Kakapo are large, flightless birds found only in New Zealand. About 40 years ago, scientists feared there were only 18 left — all of them male. A new population was discovered, and scientists are working hard to protect them. (Andrew Digby)

It’s as plump as a goose, has the face of an owl and waddles like a duck. It sleeps in the day and is active at night. And it can climb just about anything but can’t fly anywhere.

No wonder people call the kakapo the strangest parrot on Earth.

Once found in large numbers all over New Zealand, kakapo (pronounced caw-caw-poe) have been perched on the


edge of disappearing for more than a century. What humans started, by reducing the birds’ habitat and food supply, predators such as cats, rats and weasel-like stoats nearly finished.

As of 1977, trackers counted just 18 kakapo left in the entire country — all of them males. The end seemed in sight.

Then something amazing happened. A previously unknown kakapo population was found. It included the first females seen in more than 60 years. This exciting discovery stirred government-led efforts to help the parrots by moving them to three small, predator-free islands.

New Zealand is an isolated island nation in the southwestern Pacific Ocean. Many of its plants and animals — like the kakapo — are found nowhere else. Protecting them is a matter of national pride as well as urgency.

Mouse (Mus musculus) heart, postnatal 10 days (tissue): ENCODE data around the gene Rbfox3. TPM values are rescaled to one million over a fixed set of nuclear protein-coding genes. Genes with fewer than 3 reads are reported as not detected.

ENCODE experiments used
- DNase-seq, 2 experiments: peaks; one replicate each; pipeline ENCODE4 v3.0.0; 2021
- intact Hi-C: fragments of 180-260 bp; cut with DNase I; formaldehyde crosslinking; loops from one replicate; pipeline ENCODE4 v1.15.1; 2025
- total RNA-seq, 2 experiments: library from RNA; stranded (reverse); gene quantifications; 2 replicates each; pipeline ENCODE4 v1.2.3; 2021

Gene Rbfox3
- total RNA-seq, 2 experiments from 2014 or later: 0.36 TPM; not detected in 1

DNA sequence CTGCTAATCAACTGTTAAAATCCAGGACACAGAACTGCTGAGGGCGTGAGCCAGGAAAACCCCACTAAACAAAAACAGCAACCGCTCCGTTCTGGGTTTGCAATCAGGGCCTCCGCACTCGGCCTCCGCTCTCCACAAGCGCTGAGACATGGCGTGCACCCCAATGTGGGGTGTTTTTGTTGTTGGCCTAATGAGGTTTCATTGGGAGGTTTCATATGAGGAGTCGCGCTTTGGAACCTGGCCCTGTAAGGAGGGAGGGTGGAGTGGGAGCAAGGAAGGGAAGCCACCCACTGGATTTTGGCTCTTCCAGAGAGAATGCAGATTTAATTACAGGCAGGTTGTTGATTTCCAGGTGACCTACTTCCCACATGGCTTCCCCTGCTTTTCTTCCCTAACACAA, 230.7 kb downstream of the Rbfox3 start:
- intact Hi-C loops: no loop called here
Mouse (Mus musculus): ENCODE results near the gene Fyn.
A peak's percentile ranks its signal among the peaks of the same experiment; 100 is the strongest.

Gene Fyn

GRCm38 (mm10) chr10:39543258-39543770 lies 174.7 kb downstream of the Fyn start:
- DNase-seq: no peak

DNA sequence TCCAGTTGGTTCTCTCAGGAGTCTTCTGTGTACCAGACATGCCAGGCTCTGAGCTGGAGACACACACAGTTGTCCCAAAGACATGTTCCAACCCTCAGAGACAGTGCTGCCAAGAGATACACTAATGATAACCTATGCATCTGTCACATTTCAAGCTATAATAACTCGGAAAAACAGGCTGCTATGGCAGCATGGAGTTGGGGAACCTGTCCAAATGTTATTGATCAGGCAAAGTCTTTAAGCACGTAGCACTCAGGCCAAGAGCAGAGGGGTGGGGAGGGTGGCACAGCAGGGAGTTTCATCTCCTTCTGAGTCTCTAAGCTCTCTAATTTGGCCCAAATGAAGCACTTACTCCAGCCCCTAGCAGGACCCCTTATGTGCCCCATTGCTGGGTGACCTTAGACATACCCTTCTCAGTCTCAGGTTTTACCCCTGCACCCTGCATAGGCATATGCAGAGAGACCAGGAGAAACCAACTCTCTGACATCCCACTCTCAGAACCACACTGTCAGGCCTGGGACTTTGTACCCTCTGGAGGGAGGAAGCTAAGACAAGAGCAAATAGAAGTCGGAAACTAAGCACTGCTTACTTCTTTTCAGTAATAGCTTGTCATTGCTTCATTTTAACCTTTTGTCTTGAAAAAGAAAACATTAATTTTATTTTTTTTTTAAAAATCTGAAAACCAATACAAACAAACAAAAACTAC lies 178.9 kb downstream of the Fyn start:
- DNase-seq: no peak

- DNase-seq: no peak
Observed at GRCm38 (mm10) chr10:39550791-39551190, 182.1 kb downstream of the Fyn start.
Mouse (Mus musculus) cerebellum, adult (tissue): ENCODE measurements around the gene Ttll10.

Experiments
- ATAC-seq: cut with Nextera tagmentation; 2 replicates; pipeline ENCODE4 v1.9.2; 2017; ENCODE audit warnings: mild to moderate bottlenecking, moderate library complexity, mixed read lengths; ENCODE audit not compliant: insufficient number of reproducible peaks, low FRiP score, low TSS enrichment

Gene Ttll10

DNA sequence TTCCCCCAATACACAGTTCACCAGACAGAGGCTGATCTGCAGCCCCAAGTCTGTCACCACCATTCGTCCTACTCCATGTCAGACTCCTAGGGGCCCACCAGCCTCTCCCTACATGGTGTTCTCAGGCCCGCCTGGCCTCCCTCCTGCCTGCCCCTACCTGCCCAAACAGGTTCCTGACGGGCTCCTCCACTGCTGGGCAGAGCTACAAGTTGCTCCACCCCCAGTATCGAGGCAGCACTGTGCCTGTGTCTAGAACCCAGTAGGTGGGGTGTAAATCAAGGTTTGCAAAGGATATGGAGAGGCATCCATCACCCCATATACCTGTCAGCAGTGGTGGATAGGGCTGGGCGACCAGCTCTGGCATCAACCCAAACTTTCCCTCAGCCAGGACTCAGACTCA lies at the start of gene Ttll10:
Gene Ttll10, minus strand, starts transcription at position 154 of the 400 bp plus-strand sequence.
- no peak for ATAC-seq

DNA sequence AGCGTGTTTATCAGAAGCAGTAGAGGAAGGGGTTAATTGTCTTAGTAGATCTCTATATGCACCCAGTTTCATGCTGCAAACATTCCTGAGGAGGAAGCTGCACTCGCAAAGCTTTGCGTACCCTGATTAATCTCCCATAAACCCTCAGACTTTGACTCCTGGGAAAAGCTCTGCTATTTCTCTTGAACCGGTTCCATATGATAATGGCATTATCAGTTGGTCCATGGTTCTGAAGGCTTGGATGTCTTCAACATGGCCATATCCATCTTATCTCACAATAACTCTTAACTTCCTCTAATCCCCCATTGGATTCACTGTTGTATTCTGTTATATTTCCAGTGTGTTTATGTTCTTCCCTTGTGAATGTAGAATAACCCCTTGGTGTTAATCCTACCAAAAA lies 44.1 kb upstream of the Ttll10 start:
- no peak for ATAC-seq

“As the largest parrot on Earth, [they are] quite the sight in person,” said Wes Sechrest of Global Wildlife Conservation, which is helping the kakapo recovery program. “They have a teddy-bear quality to them with their soft feathers, wide eyes and owllike expressions.”

Today the recovery program counts 147 adult birds, nearly triple the number since its start in 1995. And that number will soon grow, as the current breeding season is expected to set a record and add 30 to 50 healthy chicks.


Kakapo chick snuggles with a foster mother named Alice in 2016. Thirty to 50 healthy chicks are expected this year. (Andrew Digby)
A breed apart

In New Zealand’s native Maori language, “kaka” means parrot and “po” is night. The Maori (rhymes with cow-ree) people could have added “old,” because kakapo can live 60 to 90 years.